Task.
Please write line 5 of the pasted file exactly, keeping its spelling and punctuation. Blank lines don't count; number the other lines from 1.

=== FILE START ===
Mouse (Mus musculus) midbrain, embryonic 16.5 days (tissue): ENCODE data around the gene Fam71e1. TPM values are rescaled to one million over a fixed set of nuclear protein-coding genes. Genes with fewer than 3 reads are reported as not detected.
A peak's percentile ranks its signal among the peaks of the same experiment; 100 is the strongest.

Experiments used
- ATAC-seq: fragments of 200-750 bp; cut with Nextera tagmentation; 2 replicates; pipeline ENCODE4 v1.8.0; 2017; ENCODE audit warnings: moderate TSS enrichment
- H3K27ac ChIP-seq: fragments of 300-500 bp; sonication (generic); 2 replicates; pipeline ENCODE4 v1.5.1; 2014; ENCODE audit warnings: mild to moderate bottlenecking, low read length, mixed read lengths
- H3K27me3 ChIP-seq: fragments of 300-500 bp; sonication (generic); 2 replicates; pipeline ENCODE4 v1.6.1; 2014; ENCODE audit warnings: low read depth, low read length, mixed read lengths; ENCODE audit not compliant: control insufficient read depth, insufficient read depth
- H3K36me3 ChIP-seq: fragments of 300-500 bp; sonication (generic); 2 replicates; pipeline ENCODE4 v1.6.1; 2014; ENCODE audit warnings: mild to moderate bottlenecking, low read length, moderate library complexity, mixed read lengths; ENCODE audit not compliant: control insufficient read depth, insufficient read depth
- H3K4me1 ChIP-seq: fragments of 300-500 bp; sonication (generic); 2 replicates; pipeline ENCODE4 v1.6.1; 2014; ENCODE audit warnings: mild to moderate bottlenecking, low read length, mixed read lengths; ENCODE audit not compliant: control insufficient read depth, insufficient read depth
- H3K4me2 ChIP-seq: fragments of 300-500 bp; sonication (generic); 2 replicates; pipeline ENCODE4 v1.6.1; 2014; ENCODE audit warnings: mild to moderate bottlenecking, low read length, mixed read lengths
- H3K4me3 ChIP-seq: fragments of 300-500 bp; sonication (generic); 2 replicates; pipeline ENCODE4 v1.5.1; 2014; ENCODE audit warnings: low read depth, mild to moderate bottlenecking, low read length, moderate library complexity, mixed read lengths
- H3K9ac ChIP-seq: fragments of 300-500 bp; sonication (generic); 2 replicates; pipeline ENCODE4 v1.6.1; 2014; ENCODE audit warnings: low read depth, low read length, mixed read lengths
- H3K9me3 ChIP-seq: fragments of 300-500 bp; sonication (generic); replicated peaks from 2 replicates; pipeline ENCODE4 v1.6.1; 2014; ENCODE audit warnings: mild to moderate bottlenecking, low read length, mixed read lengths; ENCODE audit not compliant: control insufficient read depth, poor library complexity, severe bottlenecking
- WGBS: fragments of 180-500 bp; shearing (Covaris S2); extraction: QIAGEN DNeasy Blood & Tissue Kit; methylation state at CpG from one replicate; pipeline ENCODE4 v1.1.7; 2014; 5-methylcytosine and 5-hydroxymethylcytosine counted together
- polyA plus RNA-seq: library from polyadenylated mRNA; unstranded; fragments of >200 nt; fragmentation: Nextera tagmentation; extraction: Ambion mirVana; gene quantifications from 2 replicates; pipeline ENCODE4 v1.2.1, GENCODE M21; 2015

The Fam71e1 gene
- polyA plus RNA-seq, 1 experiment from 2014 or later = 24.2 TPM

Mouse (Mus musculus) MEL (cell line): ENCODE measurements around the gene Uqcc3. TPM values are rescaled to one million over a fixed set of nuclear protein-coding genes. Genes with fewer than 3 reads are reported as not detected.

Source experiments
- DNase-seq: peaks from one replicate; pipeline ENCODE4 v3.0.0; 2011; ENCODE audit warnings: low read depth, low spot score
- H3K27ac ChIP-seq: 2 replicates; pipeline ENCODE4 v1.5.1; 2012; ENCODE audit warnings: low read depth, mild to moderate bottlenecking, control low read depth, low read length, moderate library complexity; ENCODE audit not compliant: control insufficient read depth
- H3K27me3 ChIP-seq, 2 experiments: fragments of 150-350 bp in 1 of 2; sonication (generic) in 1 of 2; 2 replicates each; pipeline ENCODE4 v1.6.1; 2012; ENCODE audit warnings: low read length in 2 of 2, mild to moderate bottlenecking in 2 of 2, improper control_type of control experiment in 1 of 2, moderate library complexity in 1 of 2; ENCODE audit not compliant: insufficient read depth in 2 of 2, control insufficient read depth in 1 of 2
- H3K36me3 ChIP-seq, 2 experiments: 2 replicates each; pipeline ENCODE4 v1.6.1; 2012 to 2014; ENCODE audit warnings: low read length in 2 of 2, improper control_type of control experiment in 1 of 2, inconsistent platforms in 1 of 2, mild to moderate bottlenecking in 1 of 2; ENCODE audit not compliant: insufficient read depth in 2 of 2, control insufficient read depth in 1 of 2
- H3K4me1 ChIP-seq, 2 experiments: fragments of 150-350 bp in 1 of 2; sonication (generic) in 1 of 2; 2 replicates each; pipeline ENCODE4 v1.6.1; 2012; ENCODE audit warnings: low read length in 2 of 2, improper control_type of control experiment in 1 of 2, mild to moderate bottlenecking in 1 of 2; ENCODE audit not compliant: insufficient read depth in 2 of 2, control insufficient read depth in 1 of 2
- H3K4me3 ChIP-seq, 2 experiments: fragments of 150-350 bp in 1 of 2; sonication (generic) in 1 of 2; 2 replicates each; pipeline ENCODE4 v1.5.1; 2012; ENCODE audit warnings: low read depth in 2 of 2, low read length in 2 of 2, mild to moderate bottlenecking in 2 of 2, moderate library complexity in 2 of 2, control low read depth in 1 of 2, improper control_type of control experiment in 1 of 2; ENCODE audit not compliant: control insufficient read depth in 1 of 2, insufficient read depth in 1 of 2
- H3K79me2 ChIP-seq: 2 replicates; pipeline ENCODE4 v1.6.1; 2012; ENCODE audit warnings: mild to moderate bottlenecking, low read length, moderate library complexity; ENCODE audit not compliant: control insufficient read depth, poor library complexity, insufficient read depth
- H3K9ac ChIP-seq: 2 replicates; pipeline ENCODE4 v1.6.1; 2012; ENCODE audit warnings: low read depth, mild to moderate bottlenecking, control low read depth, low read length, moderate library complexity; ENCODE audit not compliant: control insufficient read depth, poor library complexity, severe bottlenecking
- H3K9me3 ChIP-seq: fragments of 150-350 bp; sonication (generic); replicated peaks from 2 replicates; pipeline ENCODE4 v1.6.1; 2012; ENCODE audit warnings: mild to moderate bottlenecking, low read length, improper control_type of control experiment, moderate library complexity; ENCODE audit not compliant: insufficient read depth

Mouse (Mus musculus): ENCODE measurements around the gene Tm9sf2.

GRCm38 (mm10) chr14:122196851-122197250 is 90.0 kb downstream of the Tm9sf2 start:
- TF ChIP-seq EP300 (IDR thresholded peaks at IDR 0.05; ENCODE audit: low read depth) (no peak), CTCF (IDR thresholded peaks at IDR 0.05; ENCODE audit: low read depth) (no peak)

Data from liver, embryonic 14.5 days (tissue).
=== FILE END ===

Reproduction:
- H3K27ac ChIP-seq: fragments of 300-500 bp; sonication (generic); 2 replicates; pipeline ENCODE4 v1.5.1; 2014; ENCODE audit warnings: mild to moderate bottlenecking, low read length, mixed read lengths